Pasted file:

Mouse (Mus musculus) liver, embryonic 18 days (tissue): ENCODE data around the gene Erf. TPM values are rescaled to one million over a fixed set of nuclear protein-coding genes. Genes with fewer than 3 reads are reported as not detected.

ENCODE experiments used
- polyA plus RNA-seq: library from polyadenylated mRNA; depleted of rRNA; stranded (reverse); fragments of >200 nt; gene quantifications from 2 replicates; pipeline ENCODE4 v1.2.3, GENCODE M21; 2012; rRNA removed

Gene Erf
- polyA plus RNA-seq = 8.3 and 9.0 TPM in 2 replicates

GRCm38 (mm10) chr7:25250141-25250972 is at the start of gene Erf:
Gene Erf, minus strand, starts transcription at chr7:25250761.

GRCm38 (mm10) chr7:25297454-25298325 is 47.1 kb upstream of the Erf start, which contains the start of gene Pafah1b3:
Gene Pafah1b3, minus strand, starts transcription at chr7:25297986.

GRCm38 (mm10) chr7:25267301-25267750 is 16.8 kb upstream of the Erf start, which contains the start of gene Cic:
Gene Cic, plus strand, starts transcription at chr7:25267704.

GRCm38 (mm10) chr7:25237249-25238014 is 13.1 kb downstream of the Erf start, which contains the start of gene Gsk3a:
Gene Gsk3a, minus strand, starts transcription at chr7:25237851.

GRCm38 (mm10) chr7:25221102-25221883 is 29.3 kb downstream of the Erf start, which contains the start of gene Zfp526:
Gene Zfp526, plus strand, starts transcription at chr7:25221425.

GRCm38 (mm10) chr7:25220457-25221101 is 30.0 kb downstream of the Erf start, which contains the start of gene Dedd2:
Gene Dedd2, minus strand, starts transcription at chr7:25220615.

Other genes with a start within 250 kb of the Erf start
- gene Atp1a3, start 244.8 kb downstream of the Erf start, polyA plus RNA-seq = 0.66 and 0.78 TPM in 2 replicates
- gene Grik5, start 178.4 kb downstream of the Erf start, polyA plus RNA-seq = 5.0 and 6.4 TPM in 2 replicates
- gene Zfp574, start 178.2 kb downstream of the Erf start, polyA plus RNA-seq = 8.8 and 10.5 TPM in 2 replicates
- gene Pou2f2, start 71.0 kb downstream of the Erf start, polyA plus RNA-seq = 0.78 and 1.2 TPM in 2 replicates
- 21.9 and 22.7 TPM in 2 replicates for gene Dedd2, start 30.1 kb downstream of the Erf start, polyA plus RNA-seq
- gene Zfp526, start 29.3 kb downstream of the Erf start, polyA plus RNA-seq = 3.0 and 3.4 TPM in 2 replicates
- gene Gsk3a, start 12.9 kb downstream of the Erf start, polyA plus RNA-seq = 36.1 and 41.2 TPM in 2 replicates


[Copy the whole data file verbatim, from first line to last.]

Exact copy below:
Mouse (Mus musculus) liver, embryonic 18 days (tissue): ENCODE data around the gene Erf. TPM values are rescaled to one million over a fixed set of nuclear protein-coding genes. Genes with fewer than 3 reads are reported as not detected.

ENCODE experiments used
- polyA plus RNA-seq: library from polyadenylated mRNA; depleted of rRNA; stranded (reverse); fragments of >200 nt; gene quantifications from 2 replicates; pipeline ENCODE4 v1.2.3, GENCODE M21; 2012; rRNA removed

Gene Erf
- polyA plus RNA-seq = 8.3 and 9.0 TPM in 2 replicates

GRCm38 (mm10) chr7:25250141-25250972 is at the start of gene Erf:
Gene Erf, minus strand, starts transcription at chr7:25250761.

GRCm38 (mm10) chr7:25297454-25298325 is 47.1 kb upstream of the Erf start, which contains the start of gene Pafah1b3:
Gene Pafah1b3, minus strand, starts transcription at chr7:25297986.

GRCm38 (mm10) chr7:25267301-25267750 is 16.8 kb upstream of the Erf start, which contains the start of gene Cic:
Gene Cic, plus strand, starts transcription at chr7:25267704.

GRCm38 (mm10) chr7:25237249-25238014 is 13.1 kb downstream of the Erf start, which contains the start of gene Gsk3a:
Gene Gsk3a, minus strand, starts transcription at chr7:25237851.

GRCm38 (mm10) chr7:25221102-25221883 is 29.3 kb downstream of the Erf start, which contains the start of gene Zfp526:
Gene Zfp526, plus strand, starts transcription at chr7:25221425.

GRCm38 (mm10) chr7:25220457-25221101 is 30.0 kb downstream of the Erf start, which contains the start of gene Dedd2:
Gene Dedd2, minus strand, starts transcription at chr7:25220615.

Other genes with a start within 250 kb of the Erf start
- gene Atp1a3, start 244.8 kb downstream of the Erf start, polyA plus RNA-seq = 0.66 and 0.78 TPM in 2 replicates
- gene Grik5, start 178.4 kb downstream of the Erf start, polyA plus RNA-seq = 5.0 and 6.4 TPM in 2 replicates
- gene Zfp574, start 178.2 kb downstream of the Erf start, polyA plus RNA-seq = 8.8 and 10.5 TPM in 2 replicates
- gene Pou2f2, start 71.0 kb downstream of the Erf start, polyA plus RNA-seq = 0.78 and 1.2 TPM in 2 replicates
- 21.9 and 22.7 TPM in 2 replicates for gene Dedd2, start 30.1 kb downstream of the Erf start, polyA plus RNA-seq
- gene Zfp526, start 29.3 kb downstream of the Erf start, polyA plus RNA-seq = 3.0 and 3.4 TPM in 2 replicates
- gene Gsk3a, start 12.9 kb downstream of the Erf start, polyA plus RNA-seq = 36.1 and 41.2 TPM in 2 replicates